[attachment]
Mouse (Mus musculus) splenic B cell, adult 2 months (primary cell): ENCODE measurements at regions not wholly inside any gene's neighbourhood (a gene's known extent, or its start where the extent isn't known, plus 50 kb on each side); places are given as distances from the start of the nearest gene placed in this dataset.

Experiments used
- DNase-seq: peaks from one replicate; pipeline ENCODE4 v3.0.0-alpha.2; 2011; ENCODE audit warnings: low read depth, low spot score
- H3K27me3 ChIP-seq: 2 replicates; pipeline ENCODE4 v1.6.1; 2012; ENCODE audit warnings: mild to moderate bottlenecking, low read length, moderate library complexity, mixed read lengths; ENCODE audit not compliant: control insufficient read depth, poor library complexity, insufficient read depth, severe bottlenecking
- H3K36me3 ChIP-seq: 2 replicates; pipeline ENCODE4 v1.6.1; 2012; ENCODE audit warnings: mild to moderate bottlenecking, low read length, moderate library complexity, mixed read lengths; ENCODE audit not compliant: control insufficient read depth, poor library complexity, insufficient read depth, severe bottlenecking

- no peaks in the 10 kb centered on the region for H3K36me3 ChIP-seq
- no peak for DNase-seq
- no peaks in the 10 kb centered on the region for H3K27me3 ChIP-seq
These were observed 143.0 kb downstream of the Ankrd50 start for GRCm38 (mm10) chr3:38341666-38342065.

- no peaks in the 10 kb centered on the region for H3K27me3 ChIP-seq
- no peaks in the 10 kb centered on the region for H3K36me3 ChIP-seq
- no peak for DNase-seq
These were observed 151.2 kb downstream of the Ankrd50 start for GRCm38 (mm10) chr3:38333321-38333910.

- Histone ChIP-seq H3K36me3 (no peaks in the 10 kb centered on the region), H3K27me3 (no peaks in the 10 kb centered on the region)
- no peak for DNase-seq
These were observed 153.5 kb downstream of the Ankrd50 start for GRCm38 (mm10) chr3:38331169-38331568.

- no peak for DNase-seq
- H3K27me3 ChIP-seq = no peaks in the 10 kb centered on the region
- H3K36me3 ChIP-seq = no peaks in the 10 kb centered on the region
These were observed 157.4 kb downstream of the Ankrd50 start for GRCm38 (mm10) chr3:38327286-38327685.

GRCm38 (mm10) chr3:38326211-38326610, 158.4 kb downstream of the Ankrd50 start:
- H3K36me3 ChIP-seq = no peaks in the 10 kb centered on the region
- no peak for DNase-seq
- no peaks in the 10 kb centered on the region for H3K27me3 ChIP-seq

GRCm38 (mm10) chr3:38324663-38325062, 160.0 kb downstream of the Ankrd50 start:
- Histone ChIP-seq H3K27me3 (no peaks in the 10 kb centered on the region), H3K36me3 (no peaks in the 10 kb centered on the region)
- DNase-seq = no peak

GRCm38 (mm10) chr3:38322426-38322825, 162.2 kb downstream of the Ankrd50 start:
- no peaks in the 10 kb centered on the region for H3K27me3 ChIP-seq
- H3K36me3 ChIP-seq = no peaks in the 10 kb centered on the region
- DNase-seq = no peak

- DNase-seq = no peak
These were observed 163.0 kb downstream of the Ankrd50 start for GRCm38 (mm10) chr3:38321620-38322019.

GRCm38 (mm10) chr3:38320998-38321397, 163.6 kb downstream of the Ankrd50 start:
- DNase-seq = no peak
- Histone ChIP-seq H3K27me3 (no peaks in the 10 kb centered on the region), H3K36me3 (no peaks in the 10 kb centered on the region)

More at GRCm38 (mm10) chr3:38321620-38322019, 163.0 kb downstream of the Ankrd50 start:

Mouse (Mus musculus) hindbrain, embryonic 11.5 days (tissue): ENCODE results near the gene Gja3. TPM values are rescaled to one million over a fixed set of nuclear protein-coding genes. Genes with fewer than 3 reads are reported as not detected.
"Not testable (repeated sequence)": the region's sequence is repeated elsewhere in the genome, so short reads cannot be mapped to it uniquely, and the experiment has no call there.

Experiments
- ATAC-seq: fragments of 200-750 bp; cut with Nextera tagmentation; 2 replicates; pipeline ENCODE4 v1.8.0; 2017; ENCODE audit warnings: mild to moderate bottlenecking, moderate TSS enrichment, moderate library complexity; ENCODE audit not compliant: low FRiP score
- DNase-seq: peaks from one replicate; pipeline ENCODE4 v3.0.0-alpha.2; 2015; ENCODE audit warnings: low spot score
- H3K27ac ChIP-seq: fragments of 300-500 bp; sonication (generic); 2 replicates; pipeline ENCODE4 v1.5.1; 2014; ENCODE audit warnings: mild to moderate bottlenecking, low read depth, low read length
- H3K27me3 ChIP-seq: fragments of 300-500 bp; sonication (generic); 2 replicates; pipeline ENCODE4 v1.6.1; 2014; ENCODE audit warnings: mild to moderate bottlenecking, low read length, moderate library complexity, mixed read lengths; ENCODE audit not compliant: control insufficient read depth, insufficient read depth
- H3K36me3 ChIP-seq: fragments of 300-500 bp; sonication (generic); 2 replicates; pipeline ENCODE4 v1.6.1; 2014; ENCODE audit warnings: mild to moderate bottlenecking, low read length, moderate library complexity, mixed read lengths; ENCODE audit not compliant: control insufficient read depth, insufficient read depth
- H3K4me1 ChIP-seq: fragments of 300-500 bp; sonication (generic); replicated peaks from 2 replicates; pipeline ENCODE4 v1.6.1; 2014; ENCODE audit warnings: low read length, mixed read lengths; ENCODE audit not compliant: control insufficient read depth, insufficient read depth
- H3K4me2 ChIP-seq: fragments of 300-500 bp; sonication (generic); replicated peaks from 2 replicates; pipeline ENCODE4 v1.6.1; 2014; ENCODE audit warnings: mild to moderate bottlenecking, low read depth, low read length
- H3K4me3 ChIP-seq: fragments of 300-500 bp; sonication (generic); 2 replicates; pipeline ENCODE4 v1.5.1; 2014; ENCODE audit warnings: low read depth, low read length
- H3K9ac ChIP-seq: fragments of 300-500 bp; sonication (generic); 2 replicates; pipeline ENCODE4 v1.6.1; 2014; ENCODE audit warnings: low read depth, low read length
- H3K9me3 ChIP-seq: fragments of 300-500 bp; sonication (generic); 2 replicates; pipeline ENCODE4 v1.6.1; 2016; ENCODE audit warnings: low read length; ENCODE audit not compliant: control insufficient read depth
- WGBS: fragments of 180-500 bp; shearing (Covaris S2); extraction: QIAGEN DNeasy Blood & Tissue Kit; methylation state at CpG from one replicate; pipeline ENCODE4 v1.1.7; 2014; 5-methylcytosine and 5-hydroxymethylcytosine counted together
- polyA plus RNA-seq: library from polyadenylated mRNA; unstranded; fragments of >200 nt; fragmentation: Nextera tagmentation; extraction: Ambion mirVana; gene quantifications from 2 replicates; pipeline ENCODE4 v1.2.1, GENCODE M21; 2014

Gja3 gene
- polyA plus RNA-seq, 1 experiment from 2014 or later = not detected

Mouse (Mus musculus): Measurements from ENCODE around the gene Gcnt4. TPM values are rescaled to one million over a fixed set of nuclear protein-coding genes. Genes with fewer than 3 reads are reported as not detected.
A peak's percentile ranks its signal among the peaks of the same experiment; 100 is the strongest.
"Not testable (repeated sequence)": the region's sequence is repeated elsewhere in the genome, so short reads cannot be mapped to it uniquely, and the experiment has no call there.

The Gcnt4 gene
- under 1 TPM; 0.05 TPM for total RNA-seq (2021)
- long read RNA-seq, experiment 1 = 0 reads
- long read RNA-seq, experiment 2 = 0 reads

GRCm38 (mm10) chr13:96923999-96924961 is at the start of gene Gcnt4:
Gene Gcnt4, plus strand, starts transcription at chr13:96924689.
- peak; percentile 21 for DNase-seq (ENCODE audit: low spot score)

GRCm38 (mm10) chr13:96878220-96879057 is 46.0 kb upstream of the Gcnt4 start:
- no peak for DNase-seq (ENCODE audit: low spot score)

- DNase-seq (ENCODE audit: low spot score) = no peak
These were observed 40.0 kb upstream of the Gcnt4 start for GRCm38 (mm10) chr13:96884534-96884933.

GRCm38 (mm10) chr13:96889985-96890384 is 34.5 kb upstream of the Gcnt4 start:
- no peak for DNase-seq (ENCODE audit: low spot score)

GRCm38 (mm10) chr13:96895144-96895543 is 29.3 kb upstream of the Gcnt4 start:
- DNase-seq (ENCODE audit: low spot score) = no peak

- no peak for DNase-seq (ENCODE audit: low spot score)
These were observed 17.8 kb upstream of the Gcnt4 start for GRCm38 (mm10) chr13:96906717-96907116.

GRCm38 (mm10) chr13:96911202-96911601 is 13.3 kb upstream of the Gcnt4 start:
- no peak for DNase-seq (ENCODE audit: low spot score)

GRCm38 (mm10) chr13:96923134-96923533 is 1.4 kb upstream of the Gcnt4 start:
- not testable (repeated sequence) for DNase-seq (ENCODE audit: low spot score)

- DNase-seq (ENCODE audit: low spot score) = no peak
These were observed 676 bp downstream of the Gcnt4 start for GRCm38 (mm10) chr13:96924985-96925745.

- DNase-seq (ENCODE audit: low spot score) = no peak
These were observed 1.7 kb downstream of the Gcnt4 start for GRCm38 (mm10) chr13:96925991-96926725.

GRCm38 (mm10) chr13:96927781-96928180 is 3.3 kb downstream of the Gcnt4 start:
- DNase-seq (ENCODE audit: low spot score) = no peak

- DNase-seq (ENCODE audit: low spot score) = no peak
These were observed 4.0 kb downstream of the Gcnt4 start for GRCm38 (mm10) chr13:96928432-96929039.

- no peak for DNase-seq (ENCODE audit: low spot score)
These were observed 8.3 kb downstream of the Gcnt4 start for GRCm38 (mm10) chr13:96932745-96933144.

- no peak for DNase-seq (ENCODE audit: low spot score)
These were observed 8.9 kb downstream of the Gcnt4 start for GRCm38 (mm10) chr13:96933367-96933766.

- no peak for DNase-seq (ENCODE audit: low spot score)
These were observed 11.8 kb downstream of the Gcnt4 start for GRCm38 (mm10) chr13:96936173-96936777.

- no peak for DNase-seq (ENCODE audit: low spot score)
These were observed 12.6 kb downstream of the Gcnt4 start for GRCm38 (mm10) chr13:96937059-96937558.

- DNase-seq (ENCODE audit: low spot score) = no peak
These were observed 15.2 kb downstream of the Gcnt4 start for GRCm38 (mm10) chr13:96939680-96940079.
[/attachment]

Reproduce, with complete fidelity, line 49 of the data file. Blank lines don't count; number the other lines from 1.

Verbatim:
- H3K9ac ChIP-seq: fragments of 300-500 bp; sonication (generic); 2 replicates; pipeline ENCODE4 v1.6.1; 2014; ENCODE audit warnings: low read depth, low read length